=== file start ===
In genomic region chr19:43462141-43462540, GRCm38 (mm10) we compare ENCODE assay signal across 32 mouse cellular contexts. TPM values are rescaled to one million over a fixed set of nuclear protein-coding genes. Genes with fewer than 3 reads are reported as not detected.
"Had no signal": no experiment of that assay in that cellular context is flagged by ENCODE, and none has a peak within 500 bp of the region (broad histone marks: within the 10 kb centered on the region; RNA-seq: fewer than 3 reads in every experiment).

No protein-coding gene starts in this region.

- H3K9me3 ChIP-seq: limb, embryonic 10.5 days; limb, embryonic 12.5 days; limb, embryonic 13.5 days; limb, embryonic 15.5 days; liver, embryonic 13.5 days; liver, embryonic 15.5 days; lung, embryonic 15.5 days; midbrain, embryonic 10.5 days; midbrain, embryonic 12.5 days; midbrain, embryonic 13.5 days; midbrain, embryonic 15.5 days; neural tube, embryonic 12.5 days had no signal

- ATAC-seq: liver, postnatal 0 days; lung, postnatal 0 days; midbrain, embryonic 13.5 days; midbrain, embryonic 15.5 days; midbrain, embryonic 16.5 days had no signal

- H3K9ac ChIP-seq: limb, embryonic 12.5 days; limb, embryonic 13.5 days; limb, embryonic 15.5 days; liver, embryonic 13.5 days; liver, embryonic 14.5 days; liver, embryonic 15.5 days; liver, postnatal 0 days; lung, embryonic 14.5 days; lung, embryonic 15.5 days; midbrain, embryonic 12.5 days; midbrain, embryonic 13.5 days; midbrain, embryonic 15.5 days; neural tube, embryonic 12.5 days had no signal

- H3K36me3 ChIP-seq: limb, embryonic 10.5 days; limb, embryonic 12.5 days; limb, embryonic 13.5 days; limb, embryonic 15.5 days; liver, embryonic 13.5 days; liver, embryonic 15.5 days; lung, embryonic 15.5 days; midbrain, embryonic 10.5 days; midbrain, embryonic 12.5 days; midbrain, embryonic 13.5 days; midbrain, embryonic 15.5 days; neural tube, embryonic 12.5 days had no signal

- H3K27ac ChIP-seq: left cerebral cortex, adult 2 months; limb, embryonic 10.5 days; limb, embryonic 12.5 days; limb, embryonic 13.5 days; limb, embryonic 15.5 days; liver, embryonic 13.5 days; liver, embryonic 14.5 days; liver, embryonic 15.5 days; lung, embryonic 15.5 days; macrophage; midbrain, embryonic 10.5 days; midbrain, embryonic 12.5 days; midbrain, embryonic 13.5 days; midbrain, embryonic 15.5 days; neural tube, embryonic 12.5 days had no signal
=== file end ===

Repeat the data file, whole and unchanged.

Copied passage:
In genomic region chr19:43462141-43462540, GRCm38 (mm10) we compare ENCODE assay signal across 32 mouse cellular contexts. TPM values are rescaled to one million over a fixed set of nuclear protein-coding genes. Genes with fewer than 3 reads are reported as not detected.
"Had no signal": no experiment of that assay in that cellular context is flagged by ENCODE, and none has a peak within 500 bp of the region (broad histone marks: within the 10 kb centered on the region; RNA-seq: fewer than 3 reads in every experiment).

No protein-coding gene starts in this region.

- H3K9me3 ChIP-seq: limb, embryonic 10.5 days; limb, embryonic 12.5 days; limb, embryonic 13.5 days; limb, embryonic 15.5 days; liver, embryonic 13.5 days; liver, embryonic 15.5 days; lung, embryonic 15.5 days; midbrain, embryonic 10.5 days; midbrain, embryonic 12.5 days; midbrain, embryonic 13.5 days; midbrain, embryonic 15.5 days; neural tube, embryonic 12.5 days had no signal

- ATAC-seq: liver, postnatal 0 days; lung, postnatal 0 days; midbrain, embryonic 13.5 days; midbrain, embryonic 15.5 days; midbrain, embryonic 16.5 days had no signal

- H3K9ac ChIP-seq: limb, embryonic 12.5 days; limb, embryonic 13.5 days; limb, embryonic 15.5 days; liver, embryonic 13.5 days; liver, embryonic 14.5 days; liver, embryonic 15.5 days; liver, postnatal 0 days; lung, embryonic 14.5 days; lung, embryonic 15.5 days; midbrain, embryonic 12.5 days; midbrain, embryonic 13.5 days; midbrain, embryonic 15.5 days; neural tube, embryonic 12.5 days had no signal

- H3K36me3 ChIP-seq: limb, embryonic 10.5 days; limb, embryonic 12.5 days; limb, embryonic 13.5 days; limb, embryonic 15.5 days; liver, embryonic 13.5 days; liver, embryonic 15.5 days; lung, embryonic 15.5 days; midbrain, embryonic 10.5 days; midbrain, embryonic 12.5 days; midbrain, embryonic 13.5 days; midbrain, embryonic 15.5 days; neural tube, embryonic 12.5 days had no signal

- H3K27ac ChIP-seq: left cerebral cortex, adult 2 months; limb, embryonic 10.5 days; limb, embryonic 12.5 days; limb, embryonic 13.5 days; limb, embryonic 15.5 days; liver, embryonic 13.5 days; liver, embryonic 14.5 days; liver, embryonic 15.5 days; lung, embryonic 15.5 days; macrophage; midbrain, embryonic 10.5 days; midbrain, embryonic 12.5 days; midbrain, embryonic 13.5 days; midbrain, embryonic 15.5 days; neural tube, embryonic 12.5 days had no signal